It was a hot, dusty Judean day. The old man walked slowly down the path with his son close to his side. As they walked, he described the scenery they passed and issued an occasional warning about a stone in the road, or some obstruction coming up. Most of the shady spots along the way had already been taken by the lame, the crippled and the destitute. Finally, they came to one of the few remaining shady spots along the road. He helped his son to the ground, made him as comfortable as possible and gave him the small box that would hopefully be filled with stray coins by the end of the day.

Then, with a parting hug and kiss to the cheek he left his son and returned home. At the end of the day he would return, help his son home and do the whole thing over again. Each day was a reminder of the dreams the son’s blindness had stolen. He’d never seen the sun, or the flowers, or the hands that had cared for him since birth. His entire world was wrapped up in the sounds, smells and descriptions others would give him.

As the blind man sat along the road, he sensed a crowd coming. He couldn’t tell how many, or who it was, but it must be someone important to travel in such a large group. His spirits lifted. If it was a large crowd it could mean the possibility of many coins landing in his coffer. If only he’d been earlier so that he could have gotten one of the spots further out of town. The first beggars in line often received the best alms.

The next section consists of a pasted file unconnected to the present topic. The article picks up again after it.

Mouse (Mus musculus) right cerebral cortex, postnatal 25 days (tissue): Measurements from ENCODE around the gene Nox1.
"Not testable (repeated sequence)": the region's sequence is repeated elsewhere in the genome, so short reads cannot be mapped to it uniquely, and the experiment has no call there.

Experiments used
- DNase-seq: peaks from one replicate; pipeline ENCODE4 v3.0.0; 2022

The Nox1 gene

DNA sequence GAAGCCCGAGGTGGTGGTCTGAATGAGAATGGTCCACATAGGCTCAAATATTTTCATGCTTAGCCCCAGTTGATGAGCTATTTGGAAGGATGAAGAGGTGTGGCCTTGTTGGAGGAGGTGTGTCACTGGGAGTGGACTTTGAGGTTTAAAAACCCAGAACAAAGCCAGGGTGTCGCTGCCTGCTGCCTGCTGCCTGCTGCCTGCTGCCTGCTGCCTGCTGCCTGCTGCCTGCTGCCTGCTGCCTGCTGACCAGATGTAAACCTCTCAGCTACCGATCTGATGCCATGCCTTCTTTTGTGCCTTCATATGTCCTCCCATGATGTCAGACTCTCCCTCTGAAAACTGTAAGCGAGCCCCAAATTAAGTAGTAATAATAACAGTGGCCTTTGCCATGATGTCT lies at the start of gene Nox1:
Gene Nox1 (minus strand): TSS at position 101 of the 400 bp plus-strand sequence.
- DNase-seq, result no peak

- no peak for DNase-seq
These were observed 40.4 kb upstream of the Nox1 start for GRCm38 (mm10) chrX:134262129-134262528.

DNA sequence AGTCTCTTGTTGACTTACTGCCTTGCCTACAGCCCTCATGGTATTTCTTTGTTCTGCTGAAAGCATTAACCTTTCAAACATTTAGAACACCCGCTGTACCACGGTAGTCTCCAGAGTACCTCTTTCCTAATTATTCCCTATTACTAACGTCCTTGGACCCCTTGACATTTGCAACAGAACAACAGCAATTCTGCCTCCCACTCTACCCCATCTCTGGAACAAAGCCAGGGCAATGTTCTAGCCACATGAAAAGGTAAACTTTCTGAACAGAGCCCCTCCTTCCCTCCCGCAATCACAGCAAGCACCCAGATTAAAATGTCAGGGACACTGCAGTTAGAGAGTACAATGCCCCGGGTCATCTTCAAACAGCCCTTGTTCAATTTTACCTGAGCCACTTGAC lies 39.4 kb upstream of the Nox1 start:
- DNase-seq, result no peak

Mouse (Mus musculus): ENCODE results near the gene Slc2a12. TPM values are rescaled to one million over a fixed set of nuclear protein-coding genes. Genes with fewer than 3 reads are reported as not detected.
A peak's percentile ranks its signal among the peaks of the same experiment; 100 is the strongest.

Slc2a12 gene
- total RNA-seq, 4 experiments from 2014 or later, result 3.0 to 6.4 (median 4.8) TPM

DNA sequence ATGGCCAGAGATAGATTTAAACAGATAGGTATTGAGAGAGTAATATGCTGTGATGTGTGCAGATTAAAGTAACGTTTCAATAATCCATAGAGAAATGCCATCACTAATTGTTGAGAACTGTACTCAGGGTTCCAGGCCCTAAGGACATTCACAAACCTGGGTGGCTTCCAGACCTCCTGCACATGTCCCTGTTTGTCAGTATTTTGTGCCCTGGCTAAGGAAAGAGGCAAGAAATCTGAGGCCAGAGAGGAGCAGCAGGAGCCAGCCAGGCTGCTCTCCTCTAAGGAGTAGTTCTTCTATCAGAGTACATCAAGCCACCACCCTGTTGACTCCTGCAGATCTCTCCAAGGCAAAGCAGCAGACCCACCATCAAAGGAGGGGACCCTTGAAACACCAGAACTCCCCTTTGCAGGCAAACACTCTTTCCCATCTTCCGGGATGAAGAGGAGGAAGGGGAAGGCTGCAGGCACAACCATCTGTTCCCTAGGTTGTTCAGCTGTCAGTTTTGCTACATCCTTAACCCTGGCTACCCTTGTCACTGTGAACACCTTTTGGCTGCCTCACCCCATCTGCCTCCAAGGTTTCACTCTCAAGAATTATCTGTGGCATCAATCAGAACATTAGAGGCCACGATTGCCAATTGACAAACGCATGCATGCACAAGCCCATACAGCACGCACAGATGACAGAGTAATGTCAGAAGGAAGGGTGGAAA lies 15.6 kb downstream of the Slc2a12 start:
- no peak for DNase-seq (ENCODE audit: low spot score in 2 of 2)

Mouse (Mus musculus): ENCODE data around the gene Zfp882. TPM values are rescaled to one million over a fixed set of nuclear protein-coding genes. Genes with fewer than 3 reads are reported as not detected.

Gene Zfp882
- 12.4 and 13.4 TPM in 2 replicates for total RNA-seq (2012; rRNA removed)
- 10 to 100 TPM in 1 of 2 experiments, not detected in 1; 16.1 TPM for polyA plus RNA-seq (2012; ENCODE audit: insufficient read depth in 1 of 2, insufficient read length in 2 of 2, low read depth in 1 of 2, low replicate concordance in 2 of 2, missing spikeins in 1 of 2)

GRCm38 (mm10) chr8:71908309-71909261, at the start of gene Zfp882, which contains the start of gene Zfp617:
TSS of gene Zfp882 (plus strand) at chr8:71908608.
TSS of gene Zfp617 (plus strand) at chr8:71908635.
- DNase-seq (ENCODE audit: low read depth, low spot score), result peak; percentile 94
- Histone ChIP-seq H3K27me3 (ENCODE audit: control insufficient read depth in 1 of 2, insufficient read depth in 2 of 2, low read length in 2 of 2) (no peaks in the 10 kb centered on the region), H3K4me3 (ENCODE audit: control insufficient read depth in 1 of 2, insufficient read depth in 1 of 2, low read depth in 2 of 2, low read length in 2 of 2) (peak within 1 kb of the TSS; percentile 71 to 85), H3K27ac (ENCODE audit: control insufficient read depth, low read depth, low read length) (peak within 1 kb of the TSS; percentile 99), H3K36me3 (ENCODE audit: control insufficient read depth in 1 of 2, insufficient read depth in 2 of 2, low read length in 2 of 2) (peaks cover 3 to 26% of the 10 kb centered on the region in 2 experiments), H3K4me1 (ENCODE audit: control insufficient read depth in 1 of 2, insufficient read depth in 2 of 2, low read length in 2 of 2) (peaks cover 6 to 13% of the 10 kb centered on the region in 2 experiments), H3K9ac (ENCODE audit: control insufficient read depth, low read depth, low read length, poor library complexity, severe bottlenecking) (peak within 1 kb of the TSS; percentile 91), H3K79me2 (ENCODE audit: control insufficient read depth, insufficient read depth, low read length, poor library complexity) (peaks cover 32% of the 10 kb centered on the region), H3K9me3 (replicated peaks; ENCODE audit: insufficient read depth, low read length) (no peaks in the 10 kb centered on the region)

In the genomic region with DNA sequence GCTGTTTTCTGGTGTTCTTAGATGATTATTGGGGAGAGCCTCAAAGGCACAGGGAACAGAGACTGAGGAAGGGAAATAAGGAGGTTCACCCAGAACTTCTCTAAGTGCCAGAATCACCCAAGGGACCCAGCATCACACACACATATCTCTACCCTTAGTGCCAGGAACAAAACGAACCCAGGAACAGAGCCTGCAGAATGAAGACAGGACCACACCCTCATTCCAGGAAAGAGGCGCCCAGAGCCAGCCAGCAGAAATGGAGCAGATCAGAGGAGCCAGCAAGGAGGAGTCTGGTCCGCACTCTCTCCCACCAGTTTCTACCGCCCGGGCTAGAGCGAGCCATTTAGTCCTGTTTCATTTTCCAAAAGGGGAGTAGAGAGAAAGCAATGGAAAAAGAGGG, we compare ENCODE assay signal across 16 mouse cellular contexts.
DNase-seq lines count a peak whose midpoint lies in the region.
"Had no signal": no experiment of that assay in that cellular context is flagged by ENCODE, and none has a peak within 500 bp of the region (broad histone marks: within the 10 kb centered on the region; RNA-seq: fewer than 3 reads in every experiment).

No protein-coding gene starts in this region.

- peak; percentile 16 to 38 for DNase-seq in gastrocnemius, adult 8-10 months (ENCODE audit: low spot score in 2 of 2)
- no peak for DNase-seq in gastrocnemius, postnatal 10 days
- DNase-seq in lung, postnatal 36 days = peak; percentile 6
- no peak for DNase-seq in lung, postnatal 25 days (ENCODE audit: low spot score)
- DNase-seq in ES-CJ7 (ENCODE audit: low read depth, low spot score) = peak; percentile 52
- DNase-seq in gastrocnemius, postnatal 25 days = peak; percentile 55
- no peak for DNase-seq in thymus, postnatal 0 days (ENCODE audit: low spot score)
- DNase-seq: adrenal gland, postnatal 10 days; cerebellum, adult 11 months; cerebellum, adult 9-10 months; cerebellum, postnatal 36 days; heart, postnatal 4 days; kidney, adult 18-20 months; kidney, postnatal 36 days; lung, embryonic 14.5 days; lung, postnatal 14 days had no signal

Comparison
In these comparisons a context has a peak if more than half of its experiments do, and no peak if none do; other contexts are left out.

The conversation grew louder. His spirits began to rise. It sounded like someone in the midst must be a Rabbi, or noble of some sort, for he was fielding questions from his followers.

Someone ran past him hollering something….did he say healed? Then, he sensed the teacher before him. He heard the question that had haunted him his entire life.

“Who sinned, Master? Was it this man, or his parents?

It was a question that he hated to hear. Why did people naturally assume that any sort of adversity in someone’s life was the result of sin? He knew it wasn’t his sin that caused the blindness. He was born this way. He knew his parents. They were Godly, faithful parents who followed the law to the best of their ability.

The teacher gave an answer he didn’t fully understand. It wasn’t the answer he’d heard countless times.

“It was neither,” was the reply, “This was done so God could be glorified.”

What a confusing answer. Yet the sound of the man’s voice and the words he spoke brought a strange sense of peace and comfort to the blind man. While he was still pondering what the words might mean he smelled the scent of wet dirt. Something wet suddenly covered his eyes.

Instinctively he began to raise his hands to wipe whatever is was away, but the person talking told him to stop and go wash in a certain pool. A group of men led him away. Soon the cool waters of the pool of Siloam covered his face.

As he wiped the water away he made a startling, wonderful discovery. HE COULD SEE!! For the first time in his life he saw the blue sky, the flowers, and the people around him. What a marvelous miracle.

But, little did he know, his story had really just begun!

(From ‘When Grace Isn’t Enough: Living in Grace Despite my Past)